Officials to begin monitoring Winters, Esparto wastewater for monkeypox levels

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Wastewater monitoring shows levels of COVID-19 in Yolo County have dropped significantly since June, but levels of monkeypox (also known as MPOX) will be looked at in Yolo County communities.

Currently wastewater in Davis, Sacramento and on the UC Davis campus are being monitored for MPOX by the same agencies that have been monitoring for COVID-19, according to Yolo County Health Officer Dr. Aimee Sisson.

Beginning in the next couple of weeks, Healthy Central Valley Together (the offshoot of Healthy Davis Together) will begin monitoring wastewater for MPOX in Winters, Esparto and Woodland.

But as of last week, only Davis had monkeypox virus in its wastewater, with the virus detected on Aug. 20 and Aug. 26. Sacramento’s MPOX levels in wastewater peaked in July and have since declined and leveled off, while Davis levels have increased since about Aug. 20.

In the last two weeks, Yolo County has confirmed three cases of the virus countywide, though officials have not indicated where in the county those cases were identified.

So what should residents know about the virus?

“In most persons,” Sisson said, “MPOX causes mild illness. But four percent of persons infected have required hospitalization to date.”

MPOX spreads from person to person through direct physical contact, often through sex, but also through kissing, hugging or other skin-to-skin contact. The virus can also spread through contaminated surfaces and objects like towels or clothing.

“There is theoretical risk of spread through prolonged face-to-face contact over hours, but this is not thought to play a significant role in the current outbreak,” Sisson said.

She added that anyone can get the virus, “so it’s important for everybody to understand how the disease spreads and how to protect themselves.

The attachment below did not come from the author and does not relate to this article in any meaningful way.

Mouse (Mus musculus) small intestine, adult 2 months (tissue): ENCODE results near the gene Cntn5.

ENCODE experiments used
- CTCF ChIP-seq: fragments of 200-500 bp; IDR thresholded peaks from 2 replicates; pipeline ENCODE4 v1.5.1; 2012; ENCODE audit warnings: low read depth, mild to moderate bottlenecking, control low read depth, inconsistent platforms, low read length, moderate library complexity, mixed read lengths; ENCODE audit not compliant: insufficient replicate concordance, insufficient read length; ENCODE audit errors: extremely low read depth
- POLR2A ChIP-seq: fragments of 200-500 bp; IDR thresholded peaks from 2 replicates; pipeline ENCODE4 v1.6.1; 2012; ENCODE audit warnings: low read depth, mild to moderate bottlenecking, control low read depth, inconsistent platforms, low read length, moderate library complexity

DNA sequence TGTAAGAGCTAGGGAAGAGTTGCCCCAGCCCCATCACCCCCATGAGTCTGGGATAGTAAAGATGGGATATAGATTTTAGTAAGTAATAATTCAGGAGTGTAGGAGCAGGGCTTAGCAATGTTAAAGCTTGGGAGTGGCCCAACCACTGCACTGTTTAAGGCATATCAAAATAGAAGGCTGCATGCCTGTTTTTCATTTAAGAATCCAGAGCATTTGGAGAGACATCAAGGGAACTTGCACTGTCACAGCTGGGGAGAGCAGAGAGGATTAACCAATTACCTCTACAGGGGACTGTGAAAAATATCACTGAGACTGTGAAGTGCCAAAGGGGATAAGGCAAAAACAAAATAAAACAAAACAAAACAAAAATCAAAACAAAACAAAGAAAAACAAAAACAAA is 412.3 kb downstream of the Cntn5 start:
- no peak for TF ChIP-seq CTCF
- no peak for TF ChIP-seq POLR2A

“At this point in the outbreak, nearly all cases have been in men, particularly men who have sex with men. Gay and bisexual men are especially urged to take steps to protect themselves against infection and to seek vaccination.”

The overall risk of MPOX infection in Yolo County is low right now, said Sisson, “but common sense precautions like avoiding physical contact with persons who are ill or have an unexplained rash, not sharing food, drink, clothing or towels, and washing hands frequently can protect against several diseases, including MPOX.”

Given the three cases identified in Yolo County so far, “additional cases will likely be identified in coming days and weeks consistent with a growing state and nationwide outbreak,” Sisson said.

A bit of good news related to having local cases is the increase in vaccine supply Yolo County will now receive from the federal government.

“While our supply overall remains limited, at just 110 vials, it has expanded significantly from just 20 vials two weeks ago,” said Sisson. “This expansion in our supply means that we can begin to vaccinate persons at high risk for MPOX exposure, not just those already exposed.”

Those individuals include persons with a recent sexually-transmitted disease, multiple or anonymous partners, those who have sex for money or drugs, and the immunocompromised.

“We are sharing doses with local healthcare providers so they can vaccinate their high-risk patients,” Sisson said.

Meanwhile, the local COVID-19 situation continues to show improvement.

“I’m pleased to report that nearly all COVID metrics in Yolo County are trending downward,” Sisson told the Yolo County Board of Supervisors on Tuesday.

The case rate in Yolo County, she said, has decreased from over 50 per 100,000 residents in June to 13.5 as of Friday.

“The case rate underestimates actual cases, given the popularity of antigen tests which aren’t included in the case rate,” Sisson noted, “but the downward trend indicates a reduction in covid transmission.”

Further confirmation of that trend is found via wastewater monitoring, where a downward trend is also evident, she added.

“Davis, Esparto and Woodland all show flat or decreasing levels of the virus that causes COVID-19 in wastewater, although wastewater levels are increasing in Winters,” Sisson said.

But “compared to late June, wastewater levels have decreased at all monitoring sites across the county.”

Meanwhile, Yolo County now has dropped below the threshold for high community transmission and is now considered to have substantial community transmission.

“If our COVID-19 numbers hold steady or continue to improve, you can look forward to new signs on building entrances next week,” said Sisson, referring to the color-coded posters the county is providing to businesses in order to advise customers on mask recommendations.

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